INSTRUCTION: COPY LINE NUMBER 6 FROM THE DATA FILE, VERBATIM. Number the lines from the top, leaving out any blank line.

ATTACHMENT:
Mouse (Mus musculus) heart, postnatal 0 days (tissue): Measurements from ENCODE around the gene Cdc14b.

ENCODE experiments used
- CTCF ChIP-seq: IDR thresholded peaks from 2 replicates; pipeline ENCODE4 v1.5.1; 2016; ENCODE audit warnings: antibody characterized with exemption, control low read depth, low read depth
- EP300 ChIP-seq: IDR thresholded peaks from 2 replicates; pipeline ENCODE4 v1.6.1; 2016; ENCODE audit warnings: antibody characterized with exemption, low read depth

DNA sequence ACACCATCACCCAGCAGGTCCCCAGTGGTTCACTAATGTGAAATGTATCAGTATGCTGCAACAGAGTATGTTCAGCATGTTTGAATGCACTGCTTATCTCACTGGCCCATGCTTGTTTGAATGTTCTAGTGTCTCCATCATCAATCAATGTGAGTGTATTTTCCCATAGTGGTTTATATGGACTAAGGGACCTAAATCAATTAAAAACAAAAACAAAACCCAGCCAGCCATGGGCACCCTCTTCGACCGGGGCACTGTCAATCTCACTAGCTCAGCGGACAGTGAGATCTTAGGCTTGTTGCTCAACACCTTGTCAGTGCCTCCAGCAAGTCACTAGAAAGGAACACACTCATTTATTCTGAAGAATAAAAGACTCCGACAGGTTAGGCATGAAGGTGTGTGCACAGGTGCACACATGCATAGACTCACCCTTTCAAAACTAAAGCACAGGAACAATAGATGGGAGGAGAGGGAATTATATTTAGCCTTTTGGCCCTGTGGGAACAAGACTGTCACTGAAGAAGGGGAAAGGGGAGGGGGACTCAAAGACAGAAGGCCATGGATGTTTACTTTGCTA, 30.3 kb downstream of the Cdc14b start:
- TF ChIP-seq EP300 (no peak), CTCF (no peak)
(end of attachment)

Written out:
- TF ChIP-seq EP300 (no peak), CTCF (no peak)